Wednesday, November 30, 2011

Reflections on a Season of Professional Development Part 2

Better Late than Never!

In October I joined over 3,000 librarians attending the American Association of School Librarians conference in Minneapolis. This was a much broader conference, and Steven Carr (the author if The Shallows) and Mimi Ito's ideas were almost pitted against each other. Their keynotes were the beginning and the end of the conference, respectively. I helped just a bit with the Learning Commons, an area where people gave more impromptu talks which were streamed live. For a couple of hours I acted as PR and host for this area, and I got to enjoy some of the presentations as well. I also watched the live streaming of Wendy Stephens' presentation from my hotel room as I rested one afternoon, which was great!

I attended several thought provoking sessions. Realizing  that everyone is in the same fuzzy space regarding ebooks, ipads, ereaders, and that we are all grappling with how to interpret copyright issues with regard to multimedia in schools, I am now more comfortable in that muddy space. Now I just am more clear about how we are in the middle of a state of change, and nobody has all the answers. I just have to decide how and when to dive in.

More satisfying were the sessions I chose to attend about teaching research and increasing true inquiry and scholarship.
  • I attended 4 hour pre-conference workshop on meaningful senior projects.  This session gave me a lot of ideas for new programs at my school.
  • I am inspired to use Stripling’s Method of Inquiry to engage learners and provide structure to the messy road of research - help the kids define the chaotic road by using the same method, 7-12. The Big 6 method used by our lower school doesn’t resonate with me, the Stripling method does.I am hoping I can find ways to incorporate it for next year.
  • I want to explore the notion of transliteracy - what does that mean for our students and our research curriculum.
  • I want to encourage MultiGenre artifacts as objects of creative synthesis of information in order to increase the opportunity for creativity at school.
  • I am more knowledgeable of current research on teenagers as Internet searchers, and have ideas on how to incorporate this research into my teaching.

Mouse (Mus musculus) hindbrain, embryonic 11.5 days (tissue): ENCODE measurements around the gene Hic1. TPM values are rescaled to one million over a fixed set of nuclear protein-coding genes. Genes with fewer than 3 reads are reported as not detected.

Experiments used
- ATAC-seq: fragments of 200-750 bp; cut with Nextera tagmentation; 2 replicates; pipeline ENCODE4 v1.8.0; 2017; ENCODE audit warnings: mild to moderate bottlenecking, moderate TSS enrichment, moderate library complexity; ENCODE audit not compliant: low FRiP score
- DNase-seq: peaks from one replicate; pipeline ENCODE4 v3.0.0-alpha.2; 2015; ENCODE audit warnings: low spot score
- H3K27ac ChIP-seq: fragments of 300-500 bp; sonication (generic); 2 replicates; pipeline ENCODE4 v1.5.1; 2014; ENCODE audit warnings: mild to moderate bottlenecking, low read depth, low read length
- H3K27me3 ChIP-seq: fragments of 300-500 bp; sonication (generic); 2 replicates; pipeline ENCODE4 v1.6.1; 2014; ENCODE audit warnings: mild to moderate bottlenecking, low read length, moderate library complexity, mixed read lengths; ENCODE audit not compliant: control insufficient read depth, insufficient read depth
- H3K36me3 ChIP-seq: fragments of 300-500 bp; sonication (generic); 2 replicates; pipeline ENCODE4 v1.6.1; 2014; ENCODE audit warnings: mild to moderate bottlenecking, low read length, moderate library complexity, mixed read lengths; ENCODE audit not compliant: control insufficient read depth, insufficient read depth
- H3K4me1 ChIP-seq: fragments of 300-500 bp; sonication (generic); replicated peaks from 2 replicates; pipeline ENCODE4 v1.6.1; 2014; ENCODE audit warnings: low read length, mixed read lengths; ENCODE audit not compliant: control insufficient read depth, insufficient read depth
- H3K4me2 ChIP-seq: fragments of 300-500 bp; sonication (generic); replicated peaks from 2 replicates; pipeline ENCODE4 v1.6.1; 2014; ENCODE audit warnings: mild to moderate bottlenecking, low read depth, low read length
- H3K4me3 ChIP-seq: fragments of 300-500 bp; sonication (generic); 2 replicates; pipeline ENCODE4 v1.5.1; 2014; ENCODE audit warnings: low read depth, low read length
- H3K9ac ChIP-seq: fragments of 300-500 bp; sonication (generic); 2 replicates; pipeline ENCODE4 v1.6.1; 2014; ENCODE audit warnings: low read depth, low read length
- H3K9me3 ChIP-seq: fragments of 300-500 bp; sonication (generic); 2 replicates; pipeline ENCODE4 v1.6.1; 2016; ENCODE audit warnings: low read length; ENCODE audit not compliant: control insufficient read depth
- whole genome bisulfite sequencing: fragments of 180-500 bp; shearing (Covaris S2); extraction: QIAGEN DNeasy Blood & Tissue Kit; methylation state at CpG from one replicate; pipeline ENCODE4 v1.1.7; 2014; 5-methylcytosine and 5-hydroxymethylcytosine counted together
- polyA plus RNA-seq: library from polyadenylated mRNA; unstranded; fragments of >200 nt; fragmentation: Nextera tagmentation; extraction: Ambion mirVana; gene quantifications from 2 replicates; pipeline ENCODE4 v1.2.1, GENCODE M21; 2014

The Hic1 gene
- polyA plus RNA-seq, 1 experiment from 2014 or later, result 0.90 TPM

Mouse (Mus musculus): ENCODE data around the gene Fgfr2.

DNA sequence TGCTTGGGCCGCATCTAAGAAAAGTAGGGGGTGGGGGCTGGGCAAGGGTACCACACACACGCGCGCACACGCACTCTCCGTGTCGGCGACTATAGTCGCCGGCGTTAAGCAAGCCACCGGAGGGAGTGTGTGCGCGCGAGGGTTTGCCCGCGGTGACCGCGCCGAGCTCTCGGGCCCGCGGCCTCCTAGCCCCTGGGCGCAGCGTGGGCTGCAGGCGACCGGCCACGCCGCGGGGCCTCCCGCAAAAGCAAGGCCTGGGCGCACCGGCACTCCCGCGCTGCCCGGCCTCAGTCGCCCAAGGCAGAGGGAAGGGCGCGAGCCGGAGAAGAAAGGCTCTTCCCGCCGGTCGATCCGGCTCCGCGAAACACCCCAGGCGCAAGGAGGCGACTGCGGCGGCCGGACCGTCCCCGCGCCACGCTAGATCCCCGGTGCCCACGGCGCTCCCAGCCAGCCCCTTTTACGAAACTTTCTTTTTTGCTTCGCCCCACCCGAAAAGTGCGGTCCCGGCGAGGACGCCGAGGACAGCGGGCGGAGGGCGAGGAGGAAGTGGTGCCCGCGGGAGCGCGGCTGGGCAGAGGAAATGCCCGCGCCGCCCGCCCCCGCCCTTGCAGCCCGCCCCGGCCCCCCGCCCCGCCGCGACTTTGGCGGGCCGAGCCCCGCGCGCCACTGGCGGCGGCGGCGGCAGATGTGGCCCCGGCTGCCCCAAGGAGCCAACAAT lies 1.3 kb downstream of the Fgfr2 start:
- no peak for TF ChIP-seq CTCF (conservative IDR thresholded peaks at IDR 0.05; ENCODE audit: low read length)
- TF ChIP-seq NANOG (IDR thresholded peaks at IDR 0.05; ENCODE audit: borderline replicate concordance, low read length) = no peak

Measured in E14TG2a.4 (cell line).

• I enjoyed Informal learning with friends and mentors who are leading the profession, and persuading me to continue my blog and to get involved in professional leadership through ALA, writing for professional publications again, or speaking/presenting at more conferences.
All in All, AASL was a real treat. I learned, engaged, enjoyed, and was inspired. This is a not-to-be-missed conference. Start planning for the next AASL in 2013 (November 11-13, 2013, Hartford, CT) now!


  1. Hi,
    We teach Big6. I'm a fan. You've probably seen this as it's been around forever, but just in case take a look:

  2. I like this version of the stripling model:
    "The Stripling Inquiry Model has six phases; however, it's not a linear process but rather a recursive one in which the learner might revisit a previous stage to ask additional questions or organize information, as the need arises. Each phase involves critical thinking skills that empower young people to learn on their own and develop the thinking skills to be independent, lifelong learners. The phases are as follows:

    Connect: observe, experience, connect a subject to self and previous knowledge
    Wonder: predict, develop questions and hypotheses
    Investigate: find and evaluate information to answer questions, test hypotheses
    Construct: draw conclusions, arrive at new understandings
    Express: apply understandings to a new context, share learning with others
    Reflect: examine one’s own learning and ask new questions (Stripling 2003, 8).

    But I haven't taught it yet..just thinking about it.

  3. I wish we could go to AASL. It's always when we are so busy. I know I am missing out.